IV Beat Reporter
The day after I saw “Boyhood,” I found my thoughts intermittently returning to the film and the overall enjoyment that it created. However, I had trouble pinpointing exactly what it was that engaged me so completely. Later that evening, Jon Stewart described my feelings perfectly in a “Daily Show” re-run featuring “Boyhood” writer-director Richard Linklater.
“It’s hard not to process your own life within it,” Stewart said.
Groundbreaking in his decision to tackle a 12-year shooting schedule, Linklater did not craft an altogether plot-driven film. Instead, “Boyhood” provides moviegoers with the rare opportunity to grow alongside its main character because, as Ellar Coltrane’s character Mason puts it, “it’s like it’s always right now.”
This line is delivered at the end of our journey in response to the stoned, would-be philosophical musings of a fellow college freshman that Mason has just met. She has just arrived at the kind of universal adolescent revelation that every teenager assumes is the product of his or her own ingenuity: “You know how everyone’s always saying seize the moment?” she asks. “I don’t know, I’m kind of thinking it’s the other way around, you know, like the moment seizes us.”
This exchange, punctuated by a fourth-wall-breaking glance by Coltrane so brief we question its intentionality, perfectly captures the premise of “Boyhood”—a premise which is incredibly, beautifully simple. It’s the coming-of-age story we all know and can relate to, because we are there, actively growing and maturing with Mason over the film’s 12-year span.
It is this timetable and this utter simplicity and understanding that validate Stewart’s comment on the movie. The introspective effect of “Boyhood” on its audiences is immediate and induces self-reflection from the opening shot of six-year-old Mason lying in the grass and staring at a blue Texas sky.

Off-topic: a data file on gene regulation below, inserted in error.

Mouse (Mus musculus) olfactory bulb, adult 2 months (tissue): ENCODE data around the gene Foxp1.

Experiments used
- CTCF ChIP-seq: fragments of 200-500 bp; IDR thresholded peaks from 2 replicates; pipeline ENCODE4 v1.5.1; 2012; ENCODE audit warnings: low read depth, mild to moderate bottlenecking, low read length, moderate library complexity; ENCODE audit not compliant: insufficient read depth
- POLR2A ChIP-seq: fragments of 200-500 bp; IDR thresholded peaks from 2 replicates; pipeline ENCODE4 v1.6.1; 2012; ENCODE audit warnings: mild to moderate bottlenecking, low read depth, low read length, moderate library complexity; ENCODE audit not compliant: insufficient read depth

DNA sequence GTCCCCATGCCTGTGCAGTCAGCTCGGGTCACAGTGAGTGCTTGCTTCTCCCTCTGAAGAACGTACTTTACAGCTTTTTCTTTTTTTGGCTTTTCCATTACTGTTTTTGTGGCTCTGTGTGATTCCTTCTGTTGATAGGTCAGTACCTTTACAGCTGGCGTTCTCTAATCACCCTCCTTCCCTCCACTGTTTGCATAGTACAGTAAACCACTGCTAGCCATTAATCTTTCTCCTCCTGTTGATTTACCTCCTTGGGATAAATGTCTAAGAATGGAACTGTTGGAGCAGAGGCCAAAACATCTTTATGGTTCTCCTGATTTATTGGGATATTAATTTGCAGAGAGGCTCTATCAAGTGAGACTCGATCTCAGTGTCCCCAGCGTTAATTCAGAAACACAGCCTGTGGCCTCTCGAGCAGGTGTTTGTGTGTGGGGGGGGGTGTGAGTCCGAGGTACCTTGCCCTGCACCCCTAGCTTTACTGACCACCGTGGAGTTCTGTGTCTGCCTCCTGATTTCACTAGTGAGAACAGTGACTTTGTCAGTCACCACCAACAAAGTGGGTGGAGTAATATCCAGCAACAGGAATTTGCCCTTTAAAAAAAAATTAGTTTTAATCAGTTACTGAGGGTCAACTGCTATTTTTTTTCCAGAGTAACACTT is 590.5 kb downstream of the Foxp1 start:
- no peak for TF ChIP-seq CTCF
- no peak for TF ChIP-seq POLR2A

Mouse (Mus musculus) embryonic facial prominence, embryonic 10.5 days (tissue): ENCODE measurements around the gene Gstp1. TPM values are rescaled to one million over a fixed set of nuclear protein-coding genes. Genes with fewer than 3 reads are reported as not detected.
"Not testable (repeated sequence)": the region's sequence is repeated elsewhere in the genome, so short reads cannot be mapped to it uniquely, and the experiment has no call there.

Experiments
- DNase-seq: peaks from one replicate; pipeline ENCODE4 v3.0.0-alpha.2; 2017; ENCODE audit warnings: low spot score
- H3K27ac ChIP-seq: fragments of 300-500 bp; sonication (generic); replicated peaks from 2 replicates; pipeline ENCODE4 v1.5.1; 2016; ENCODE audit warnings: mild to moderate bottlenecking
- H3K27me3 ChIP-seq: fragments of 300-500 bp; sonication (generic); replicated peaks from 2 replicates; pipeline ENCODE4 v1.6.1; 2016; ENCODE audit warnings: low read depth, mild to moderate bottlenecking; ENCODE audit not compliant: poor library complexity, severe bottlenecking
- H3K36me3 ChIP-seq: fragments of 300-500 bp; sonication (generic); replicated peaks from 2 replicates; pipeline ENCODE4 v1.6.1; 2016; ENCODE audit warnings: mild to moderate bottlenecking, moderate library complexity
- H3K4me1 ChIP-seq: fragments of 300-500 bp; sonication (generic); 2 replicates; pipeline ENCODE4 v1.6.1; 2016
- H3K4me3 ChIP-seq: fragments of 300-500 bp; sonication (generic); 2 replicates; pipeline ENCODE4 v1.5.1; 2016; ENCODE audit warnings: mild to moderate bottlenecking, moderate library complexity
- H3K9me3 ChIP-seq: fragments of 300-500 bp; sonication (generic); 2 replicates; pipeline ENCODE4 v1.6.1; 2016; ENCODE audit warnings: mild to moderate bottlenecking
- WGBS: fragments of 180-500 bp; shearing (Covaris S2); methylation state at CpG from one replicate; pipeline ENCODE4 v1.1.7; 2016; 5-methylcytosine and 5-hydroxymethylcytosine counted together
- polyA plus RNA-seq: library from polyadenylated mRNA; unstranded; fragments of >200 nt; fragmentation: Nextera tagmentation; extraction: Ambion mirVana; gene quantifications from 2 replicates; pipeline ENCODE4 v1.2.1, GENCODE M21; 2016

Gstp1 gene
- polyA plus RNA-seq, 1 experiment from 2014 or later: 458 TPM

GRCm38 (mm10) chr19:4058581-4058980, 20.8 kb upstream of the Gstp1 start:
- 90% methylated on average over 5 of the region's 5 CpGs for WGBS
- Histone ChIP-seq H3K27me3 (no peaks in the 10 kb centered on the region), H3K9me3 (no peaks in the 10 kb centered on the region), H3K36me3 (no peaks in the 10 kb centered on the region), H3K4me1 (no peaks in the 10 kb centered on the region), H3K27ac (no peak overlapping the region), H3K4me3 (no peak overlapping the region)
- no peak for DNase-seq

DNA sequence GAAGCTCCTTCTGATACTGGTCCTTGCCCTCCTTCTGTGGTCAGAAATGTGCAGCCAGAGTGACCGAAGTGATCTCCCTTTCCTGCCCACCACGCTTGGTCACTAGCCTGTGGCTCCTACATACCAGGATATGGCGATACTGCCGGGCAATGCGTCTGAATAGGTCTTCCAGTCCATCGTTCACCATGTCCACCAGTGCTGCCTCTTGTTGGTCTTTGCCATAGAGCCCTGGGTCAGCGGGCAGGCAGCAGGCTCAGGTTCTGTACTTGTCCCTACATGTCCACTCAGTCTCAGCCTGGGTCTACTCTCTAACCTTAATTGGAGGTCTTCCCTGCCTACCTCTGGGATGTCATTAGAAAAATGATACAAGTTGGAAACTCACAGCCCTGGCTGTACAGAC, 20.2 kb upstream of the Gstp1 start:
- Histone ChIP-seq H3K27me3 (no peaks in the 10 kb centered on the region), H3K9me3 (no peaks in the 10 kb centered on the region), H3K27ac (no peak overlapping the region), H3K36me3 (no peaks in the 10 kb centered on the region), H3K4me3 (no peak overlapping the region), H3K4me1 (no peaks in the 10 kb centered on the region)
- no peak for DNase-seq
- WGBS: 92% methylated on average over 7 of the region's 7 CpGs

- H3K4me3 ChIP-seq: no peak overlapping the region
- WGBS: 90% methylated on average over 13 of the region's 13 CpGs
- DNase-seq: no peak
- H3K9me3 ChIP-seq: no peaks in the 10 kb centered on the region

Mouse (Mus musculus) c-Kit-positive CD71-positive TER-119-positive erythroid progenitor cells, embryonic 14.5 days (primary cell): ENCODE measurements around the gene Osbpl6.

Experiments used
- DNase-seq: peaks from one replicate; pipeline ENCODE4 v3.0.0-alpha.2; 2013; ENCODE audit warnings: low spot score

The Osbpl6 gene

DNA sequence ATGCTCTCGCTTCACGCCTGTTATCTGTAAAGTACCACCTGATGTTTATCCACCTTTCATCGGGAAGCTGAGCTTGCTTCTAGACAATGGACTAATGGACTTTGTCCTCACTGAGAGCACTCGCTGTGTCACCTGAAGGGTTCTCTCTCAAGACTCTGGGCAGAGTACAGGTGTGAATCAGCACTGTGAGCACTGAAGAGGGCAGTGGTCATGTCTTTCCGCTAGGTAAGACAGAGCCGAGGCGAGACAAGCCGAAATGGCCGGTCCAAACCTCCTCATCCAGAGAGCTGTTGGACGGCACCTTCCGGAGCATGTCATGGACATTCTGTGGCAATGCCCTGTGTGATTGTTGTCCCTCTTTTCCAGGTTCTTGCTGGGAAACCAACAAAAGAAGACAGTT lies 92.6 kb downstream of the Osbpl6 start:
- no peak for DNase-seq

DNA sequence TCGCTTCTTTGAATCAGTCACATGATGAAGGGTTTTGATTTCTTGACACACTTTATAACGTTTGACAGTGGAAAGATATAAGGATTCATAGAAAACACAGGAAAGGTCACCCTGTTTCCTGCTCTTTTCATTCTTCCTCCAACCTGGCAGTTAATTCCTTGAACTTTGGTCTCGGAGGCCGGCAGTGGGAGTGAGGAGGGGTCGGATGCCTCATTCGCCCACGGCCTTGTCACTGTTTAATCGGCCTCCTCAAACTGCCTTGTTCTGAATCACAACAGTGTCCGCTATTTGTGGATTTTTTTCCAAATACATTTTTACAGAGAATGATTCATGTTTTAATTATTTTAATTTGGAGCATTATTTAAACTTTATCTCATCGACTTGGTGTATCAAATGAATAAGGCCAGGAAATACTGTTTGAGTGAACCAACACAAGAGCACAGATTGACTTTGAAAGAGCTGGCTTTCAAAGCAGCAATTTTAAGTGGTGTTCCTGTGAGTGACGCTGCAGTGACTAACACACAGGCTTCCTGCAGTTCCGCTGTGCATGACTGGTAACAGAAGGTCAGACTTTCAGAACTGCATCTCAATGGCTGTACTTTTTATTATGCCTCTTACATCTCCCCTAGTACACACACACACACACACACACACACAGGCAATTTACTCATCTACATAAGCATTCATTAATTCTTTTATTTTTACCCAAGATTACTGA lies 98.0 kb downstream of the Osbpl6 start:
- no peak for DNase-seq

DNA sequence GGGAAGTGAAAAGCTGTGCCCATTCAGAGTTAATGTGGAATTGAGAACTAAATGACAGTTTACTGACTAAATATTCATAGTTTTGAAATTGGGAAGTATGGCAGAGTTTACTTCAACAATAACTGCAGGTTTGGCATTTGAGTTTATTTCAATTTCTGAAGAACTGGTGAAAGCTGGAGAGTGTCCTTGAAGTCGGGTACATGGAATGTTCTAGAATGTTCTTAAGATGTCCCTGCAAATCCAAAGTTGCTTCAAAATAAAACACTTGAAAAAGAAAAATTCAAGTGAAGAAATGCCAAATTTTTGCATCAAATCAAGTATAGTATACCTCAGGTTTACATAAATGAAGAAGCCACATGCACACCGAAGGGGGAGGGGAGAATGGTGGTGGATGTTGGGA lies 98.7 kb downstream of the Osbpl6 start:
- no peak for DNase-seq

Though audiences get to know Mason over the course of his beautifully scripted life, this six year-old is the Mason that we can relate to most. This is the point at which the child on screen is more Coltrane than he his Mason; a little boy just being himself before a camera crew. It is the point where we can most easily juxtapose our younger selves with this boy and contemplate how those prototypal versions came to be the selves we are familiar with today. From there, it was key that the process of Mason’s growth maintain its authenticity, even as Coltrane grew more aware of the separation between himself and his role.
Therefore, the authenticity of Mason’s on-screen maturation can largely be attributed to the dual development of Mason as a character and Coltrane as an actor. At age six, we see a boy acting naturally in front of a camera, but by age 18 we can tell Coltrane has achieved mastery of the role, still conveying just enough of his own persona while crafting a character distinct from himself.
“Boyhood” relies on remarkably simple plot points to propel its nearly three-hour storyline. Though Linklater gives himself numerous opportunities to send the story in a darker direction—by way of abusive, alcoholic stepfathers, a father with reliability issues, and teenage angst, “Boyhood” remains rooted in its normalcy, and turns the more ordinary and relatable story into something extraordinary.
Sure, Mason has moments of teenage debauchery throughout his adolescence—breaking curfew on occasion, smoking pot, and drinking at parties (sound familiar?). During one of his high school classes, we watch Mason’s photography mentor lecture him about slacking off, urging him to fulfill his artistic potential. But ultimately, as he teeters on the precipice of adulthood, Mason finds himself college-bound, hoping to cultivate a talent and a future—reenacting the narrative of so many 18-year-olds before him.
Ethan Hawke, in the role of Mason, Sr., delivers a bit of wisdom during a round of bowling with his kids that just might sum up “Boyhood”’s message to the masses: “You don’t want the bumpers. Life doesn’t give you bumpers.”
And as the story unfolds, the lives of this Texas family do not prove to be exempt from that rule. Throughout the film, Linklater chooses not to send Mason down a path of self-destruction and refuses to let any of his loved ones, namely father Mason, Sr., mother Olivia, and sister Samantha, become consumed by their negative circumstances either. Instead, he chooses to craft a portrait of life as most humans experience it: not without its challenges, unpredictable, and often unrewarding of even the most selfless behavior, but ultimately entirely human.
Not every misstep or threat must end in spectacular defeat; it’s that whole “living and learning” thing, Linklater reminds us. Sometimes life is just normal, and sometimes that is more than enough.
“Boyhood”’s goal is not to shock and amaze moviegoers with visual effects or clever plot twists—instead, it seeks to pay homage to the ordinary. And in an unprecedented turn of events, it is absolutely beautiful.
Photo Courtesy of Sundance Film Festival